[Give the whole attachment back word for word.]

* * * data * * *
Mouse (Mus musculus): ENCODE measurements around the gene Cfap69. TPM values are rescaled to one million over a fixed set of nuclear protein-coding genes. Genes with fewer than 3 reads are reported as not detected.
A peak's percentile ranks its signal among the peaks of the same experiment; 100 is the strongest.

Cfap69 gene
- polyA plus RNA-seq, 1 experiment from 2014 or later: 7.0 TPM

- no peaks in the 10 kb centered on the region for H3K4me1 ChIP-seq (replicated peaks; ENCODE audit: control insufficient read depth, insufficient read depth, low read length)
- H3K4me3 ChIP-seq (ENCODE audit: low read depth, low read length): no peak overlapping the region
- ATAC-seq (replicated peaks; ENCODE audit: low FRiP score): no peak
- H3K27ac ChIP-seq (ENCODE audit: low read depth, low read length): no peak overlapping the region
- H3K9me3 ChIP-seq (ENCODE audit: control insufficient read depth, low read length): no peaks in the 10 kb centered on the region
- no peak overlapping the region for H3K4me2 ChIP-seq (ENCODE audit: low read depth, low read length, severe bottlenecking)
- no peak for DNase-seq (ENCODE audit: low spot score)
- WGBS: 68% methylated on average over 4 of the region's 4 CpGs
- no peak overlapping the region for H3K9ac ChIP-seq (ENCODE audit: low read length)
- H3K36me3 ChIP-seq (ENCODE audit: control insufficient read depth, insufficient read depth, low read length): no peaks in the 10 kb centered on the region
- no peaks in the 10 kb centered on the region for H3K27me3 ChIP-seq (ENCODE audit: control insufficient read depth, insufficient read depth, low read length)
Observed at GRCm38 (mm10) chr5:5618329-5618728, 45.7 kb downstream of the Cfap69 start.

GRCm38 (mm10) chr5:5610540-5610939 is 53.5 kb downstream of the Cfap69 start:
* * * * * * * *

Mouse (Mus musculus): ENCODE measurements around the gene Cfap69. TPM values are rescaled to one million over a fixed set of nuclear protein-coding genes. Genes with fewer than 3 reads are reported as not detected.
A peak's percentile ranks its signal among the peaks of the same experiment; 100 is the strongest.

Cfap69 gene
- polyA plus RNA-seq, 1 experiment from 2014 or later: 7.0 TPM

- no peaks in the 10 kb centered on the region for H3K4me1 ChIP-seq (replicated peaks; ENCODE audit: control insufficient read depth, insufficient read depth, low read length)
- H3K4me3 ChIP-seq (ENCODE audit: low read depth, low read length): no peak overlapping the region
- ATAC-seq (replicated peaks; ENCODE audit: low FRiP score): no peak
- H3K27ac ChIP-seq (ENCODE audit: low read depth, low read length): no peak overlapping the region
- H3K9me3 ChIP-seq (ENCODE audit: control insufficient read depth, low read length): no peaks in the 10 kb centered on the region
- no peak overlapping the region for H3K4me2 ChIP-seq (ENCODE audit: low read depth, low read length, severe bottlenecking)
- no peak for DNase-seq (ENCODE audit: low spot score)
- WGBS: 68% methylated on average over 4 of the region's 4 CpGs
- no peak overlapping the region for H3K9ac ChIP-seq (ENCODE audit: low read length)
- H3K36me3 ChIP-seq (ENCODE audit: control insufficient read depth, insufficient read depth, low read length): no peaks in the 10 kb centered on the region
- no peaks in the 10 kb centered on the region for H3K27me3 ChIP-seq (ENCODE audit: control insufficient read depth, insufficient read depth, low read length)
Observed at GRCm38 (mm10) chr5:5618329-5618728, 45.7 kb downstream of the Cfap69 start.

GRCm38 (mm10) chr5:5610540-5610939 is 53.5 kb downstream of the Cfap69 start: